Following an ever-growing epidemic of zombies that have risen from the dead, two Philadelphia S.W.A.T. team members, a traffic reporter, and his television executive girlfriend seek refuge in a secluded shopping mall.
There is panic throughout the nation as the dead suddenly come back to life. The film follows a group of characters who barricade themselves in an old farmhouse in an attempt to remain safe from these flesh eating monsters.
Zombies rule the world, except for a small group of scientists and military personnel who reside in an underground bunker in Florida. The scientists are using the undead in gruesome experiments; much to the chagrin of the military. Finally the military finds that their men have been used in the scientists' experiments, and banish the scientists to the caves that house the Living Dead. Unfortunately, the zombies from above ground have made their way into the bunker. Written by
Matt Puskas <email@example.com>
Dr. Logan figures that the ratio of the undead to the human survivors is 400,000:1. When the film was made, in 1985, the population of the United States in our universe stood at about 240 million. If Dr. Logan is right, and the US population of this universe stood at roughly the same, and this film took place in 1985, there are 600 living human beings left in the USA. However, since the history of the universe in the "of the Dead" movies had radically diverged from real world history even before the ghouls emerged (notice the Venus probe in the first Night of the Living Dead (1968) movie), the timeline of the "Dead" movies remains unclear (the Stephen King novel 'Salem's Lot appears in this film, even though in the real world it came out in 1975; note that the first film in this series came out in 1968; Diary of the Dead (2007), set simultaneously with the events of Night of the Living Dead, features technology not available in 1968 in our world), and we do not know how long after the ghouls emerged that this film takes place, one cannot easily presume that this film takes place in 1985 or that the US population would have remained the same. This is one of many continuity series (eg. Superman, Austin Powers, etc.) affected by "timeslip" wherein more time has passed in the real world between entries which take place in less time, yet each is set in the time it was made. (This often happens in superhero comic books where the same characters experience the Iran-Contra Affair of the 1980s and the 9/11/01 massacres, but only "one year" has passed in the characters' "lives".) It is one of the suspension-of-disbelief conventions that viewers simply have to accept. See more »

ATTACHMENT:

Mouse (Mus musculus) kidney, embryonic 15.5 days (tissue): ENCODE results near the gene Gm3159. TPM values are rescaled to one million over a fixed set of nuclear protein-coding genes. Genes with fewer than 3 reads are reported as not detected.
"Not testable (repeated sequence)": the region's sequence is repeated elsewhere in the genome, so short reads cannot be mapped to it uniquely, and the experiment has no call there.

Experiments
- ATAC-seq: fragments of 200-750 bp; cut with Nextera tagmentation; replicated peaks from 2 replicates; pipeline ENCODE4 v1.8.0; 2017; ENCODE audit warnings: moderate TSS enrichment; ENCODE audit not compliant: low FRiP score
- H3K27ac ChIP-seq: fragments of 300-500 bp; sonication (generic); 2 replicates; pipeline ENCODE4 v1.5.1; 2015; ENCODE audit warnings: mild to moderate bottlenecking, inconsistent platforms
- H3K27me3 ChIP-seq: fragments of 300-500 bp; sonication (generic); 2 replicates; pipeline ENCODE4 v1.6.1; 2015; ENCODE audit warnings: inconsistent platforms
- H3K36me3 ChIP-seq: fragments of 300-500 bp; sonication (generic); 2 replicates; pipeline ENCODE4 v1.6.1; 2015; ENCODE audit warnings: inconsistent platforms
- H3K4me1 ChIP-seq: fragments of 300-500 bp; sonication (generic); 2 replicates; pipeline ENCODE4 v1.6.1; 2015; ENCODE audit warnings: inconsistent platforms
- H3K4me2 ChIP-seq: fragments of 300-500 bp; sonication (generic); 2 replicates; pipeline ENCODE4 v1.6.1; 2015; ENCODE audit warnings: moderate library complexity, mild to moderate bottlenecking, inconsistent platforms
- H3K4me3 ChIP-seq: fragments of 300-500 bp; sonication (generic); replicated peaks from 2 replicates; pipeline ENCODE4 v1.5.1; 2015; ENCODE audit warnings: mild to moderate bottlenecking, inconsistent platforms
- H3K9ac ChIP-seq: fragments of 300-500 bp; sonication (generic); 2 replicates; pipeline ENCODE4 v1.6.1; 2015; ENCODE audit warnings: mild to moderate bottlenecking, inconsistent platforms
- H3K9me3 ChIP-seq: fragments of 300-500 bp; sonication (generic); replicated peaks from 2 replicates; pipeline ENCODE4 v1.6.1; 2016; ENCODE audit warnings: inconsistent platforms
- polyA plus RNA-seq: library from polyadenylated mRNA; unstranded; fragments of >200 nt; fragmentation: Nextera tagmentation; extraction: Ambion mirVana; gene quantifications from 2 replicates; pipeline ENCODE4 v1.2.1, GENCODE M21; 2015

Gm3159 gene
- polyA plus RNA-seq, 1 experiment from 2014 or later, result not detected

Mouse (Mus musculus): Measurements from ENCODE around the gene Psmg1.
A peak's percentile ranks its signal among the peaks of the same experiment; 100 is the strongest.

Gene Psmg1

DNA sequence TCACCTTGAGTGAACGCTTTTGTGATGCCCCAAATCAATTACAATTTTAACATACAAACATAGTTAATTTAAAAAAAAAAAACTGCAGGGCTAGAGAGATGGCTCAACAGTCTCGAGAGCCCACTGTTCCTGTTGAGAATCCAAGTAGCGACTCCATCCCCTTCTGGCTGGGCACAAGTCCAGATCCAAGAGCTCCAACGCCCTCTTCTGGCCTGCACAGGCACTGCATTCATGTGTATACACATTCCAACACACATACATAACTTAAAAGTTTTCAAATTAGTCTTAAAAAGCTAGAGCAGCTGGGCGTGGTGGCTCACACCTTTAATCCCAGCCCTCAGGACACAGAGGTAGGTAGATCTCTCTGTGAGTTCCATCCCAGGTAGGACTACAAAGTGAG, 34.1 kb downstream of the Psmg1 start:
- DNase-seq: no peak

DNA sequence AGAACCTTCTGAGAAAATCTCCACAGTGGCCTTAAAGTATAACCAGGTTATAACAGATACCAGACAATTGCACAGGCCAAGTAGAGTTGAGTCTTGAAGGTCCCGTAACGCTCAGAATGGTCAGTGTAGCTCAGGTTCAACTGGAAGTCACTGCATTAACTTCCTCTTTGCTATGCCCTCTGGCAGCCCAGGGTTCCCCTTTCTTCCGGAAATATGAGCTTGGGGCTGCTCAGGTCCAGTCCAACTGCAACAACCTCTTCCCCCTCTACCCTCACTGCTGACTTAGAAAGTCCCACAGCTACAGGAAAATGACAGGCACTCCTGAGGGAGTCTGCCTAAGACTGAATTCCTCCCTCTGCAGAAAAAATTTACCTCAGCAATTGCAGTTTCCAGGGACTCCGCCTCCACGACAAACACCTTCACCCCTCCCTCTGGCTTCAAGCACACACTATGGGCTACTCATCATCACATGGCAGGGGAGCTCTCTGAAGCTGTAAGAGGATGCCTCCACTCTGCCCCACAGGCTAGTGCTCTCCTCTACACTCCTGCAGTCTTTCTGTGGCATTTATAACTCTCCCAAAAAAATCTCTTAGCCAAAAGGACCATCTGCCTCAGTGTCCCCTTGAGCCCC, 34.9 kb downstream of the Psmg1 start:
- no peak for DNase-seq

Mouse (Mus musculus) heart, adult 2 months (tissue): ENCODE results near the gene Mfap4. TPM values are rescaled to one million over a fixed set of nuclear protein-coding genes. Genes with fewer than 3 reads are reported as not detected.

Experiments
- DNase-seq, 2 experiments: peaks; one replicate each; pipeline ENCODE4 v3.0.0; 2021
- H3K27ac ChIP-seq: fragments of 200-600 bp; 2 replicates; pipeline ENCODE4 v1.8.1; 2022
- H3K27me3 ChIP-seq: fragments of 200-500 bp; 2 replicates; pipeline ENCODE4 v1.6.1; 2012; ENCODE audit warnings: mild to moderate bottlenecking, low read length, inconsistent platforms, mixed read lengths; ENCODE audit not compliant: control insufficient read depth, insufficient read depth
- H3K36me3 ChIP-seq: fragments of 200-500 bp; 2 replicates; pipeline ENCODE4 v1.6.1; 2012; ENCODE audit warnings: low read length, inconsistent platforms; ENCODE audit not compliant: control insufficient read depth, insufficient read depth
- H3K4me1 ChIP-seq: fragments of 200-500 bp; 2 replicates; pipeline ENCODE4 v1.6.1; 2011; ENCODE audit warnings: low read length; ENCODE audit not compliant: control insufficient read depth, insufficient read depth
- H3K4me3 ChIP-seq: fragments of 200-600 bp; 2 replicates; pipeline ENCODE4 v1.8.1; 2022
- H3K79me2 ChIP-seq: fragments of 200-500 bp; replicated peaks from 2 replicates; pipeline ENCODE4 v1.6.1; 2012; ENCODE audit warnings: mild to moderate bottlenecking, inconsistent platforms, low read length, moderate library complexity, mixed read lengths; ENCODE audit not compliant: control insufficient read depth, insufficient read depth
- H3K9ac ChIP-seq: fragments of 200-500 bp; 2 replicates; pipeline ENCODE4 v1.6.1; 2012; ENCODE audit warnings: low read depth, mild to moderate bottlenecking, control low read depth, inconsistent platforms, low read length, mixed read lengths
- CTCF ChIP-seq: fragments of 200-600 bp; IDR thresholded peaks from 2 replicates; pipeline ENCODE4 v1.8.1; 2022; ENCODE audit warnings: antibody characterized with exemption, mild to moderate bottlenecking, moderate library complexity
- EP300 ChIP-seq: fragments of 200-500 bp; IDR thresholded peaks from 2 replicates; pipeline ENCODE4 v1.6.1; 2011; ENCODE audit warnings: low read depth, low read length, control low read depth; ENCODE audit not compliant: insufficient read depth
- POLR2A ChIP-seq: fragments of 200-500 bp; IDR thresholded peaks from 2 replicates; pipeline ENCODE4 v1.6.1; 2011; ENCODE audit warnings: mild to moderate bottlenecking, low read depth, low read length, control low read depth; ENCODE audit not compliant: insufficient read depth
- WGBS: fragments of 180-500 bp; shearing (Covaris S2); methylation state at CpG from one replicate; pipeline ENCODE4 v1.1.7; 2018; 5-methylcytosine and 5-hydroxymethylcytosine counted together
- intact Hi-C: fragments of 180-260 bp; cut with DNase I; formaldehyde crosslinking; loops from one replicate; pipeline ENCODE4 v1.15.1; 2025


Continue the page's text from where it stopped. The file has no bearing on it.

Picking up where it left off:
At the beginning of the film, when the alligator crawls out of the bank, the band tying its snout shut can be seen. See more »
Nothing, nothing at all.
I've been sending up and down the coast from Sarasota to the Everglades and still getting back the same dead air. There's nothing! There's nobody or at least nobody with a radio.
All right then let's set down, we'll use the bullhorn.
Set down? Wait a minute, that's not in our contract!
It's the biggest city within 150 miles and we're going to give it every chance.
Jesus, Mary and Joseph!
Set down, John!
I'll set us down. But I won't leave my ...
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I tell you what I'd love... to fill a movie theater with a bunch of teen kids who love drizzle like "The Perfect Man" and "Step Up" and that crap, play DAY OF THE DEAD, which looks great in capital letters, and watch the reaction. They, not knowing the unrelenting glories of old horror films, who stick to new ones that come out in theaters (e.g. Underworld, Resident Evil, or not even that, who wouldn't know the difference between George A. Romero and Wes Craven), would be absolutely horrified at the intensity of the great film. Man, I'd love to show those morons that the crap they watch is nothing compared the greats...
Love to see that.
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